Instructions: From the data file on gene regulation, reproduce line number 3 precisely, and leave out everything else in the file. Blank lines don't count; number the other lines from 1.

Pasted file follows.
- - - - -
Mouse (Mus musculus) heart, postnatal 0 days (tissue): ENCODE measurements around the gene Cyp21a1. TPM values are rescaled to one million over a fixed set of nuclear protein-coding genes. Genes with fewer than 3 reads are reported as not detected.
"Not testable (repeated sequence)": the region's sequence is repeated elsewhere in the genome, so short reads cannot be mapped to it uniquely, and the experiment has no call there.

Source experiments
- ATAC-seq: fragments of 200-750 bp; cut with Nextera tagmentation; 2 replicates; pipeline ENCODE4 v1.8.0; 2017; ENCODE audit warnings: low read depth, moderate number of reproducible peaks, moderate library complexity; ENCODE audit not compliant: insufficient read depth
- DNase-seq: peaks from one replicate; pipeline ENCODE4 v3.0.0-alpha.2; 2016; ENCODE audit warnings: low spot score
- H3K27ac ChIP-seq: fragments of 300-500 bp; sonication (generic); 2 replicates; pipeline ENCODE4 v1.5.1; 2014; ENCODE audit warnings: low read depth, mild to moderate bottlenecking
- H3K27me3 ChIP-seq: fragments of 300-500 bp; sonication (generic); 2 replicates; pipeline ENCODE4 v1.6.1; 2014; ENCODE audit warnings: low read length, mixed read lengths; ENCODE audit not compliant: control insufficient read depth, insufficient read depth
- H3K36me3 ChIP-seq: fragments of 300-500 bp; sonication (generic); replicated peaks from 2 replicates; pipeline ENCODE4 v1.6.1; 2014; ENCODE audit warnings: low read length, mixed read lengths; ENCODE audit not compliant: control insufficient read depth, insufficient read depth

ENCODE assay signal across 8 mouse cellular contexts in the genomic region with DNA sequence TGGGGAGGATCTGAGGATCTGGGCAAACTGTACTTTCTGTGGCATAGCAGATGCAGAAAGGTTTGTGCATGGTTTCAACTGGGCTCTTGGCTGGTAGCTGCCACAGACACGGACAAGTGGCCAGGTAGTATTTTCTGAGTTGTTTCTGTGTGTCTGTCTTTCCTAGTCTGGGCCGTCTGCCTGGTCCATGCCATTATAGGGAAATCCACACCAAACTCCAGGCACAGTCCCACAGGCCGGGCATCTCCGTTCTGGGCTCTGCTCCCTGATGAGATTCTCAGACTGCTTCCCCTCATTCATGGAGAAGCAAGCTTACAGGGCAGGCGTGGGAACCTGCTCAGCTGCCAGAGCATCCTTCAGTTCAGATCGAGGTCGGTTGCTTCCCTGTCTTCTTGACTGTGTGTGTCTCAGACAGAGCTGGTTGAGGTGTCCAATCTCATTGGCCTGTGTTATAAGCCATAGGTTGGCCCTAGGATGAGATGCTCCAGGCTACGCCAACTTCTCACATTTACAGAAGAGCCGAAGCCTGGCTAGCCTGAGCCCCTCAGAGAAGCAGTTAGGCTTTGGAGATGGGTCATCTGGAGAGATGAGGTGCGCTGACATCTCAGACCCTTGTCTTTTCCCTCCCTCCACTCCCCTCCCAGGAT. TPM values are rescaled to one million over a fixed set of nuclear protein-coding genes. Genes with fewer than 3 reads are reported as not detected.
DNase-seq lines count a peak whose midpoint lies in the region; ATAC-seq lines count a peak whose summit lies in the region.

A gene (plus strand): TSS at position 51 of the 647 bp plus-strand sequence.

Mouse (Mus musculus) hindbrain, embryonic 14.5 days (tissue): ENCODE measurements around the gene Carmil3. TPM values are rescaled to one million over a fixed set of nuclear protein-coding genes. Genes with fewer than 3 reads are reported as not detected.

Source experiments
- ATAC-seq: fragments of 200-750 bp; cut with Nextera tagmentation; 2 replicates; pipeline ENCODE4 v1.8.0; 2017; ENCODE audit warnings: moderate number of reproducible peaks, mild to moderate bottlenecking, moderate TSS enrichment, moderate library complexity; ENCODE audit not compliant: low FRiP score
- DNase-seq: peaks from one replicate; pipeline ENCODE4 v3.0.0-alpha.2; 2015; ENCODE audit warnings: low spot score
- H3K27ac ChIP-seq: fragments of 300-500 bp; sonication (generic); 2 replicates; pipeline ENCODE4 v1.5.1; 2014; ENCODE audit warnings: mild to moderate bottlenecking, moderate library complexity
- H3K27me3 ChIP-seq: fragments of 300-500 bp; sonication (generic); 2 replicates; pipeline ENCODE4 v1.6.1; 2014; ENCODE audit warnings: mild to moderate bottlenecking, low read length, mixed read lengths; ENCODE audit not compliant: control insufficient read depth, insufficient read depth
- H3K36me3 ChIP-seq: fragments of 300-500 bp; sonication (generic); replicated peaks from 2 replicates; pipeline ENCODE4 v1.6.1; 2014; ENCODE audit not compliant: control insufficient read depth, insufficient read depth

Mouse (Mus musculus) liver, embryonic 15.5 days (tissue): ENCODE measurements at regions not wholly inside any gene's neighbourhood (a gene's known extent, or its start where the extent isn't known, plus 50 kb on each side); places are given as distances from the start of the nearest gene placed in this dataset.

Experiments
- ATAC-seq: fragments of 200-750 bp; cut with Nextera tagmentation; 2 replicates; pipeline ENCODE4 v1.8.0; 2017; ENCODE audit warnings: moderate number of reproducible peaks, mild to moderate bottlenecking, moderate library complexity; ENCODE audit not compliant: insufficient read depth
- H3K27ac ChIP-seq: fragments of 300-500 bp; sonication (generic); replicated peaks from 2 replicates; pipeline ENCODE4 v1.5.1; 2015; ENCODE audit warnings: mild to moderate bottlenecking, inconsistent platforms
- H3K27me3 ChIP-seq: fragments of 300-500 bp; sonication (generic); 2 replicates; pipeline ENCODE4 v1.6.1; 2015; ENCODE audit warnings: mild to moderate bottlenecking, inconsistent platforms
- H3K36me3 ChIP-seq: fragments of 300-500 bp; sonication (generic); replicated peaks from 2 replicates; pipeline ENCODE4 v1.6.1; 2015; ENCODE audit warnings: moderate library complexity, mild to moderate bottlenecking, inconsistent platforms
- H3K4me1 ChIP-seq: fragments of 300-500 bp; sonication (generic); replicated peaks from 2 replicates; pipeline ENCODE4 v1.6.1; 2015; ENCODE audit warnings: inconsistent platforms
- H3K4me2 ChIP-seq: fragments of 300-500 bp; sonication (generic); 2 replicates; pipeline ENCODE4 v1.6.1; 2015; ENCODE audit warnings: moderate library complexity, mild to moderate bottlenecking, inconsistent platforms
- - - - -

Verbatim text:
Source experiments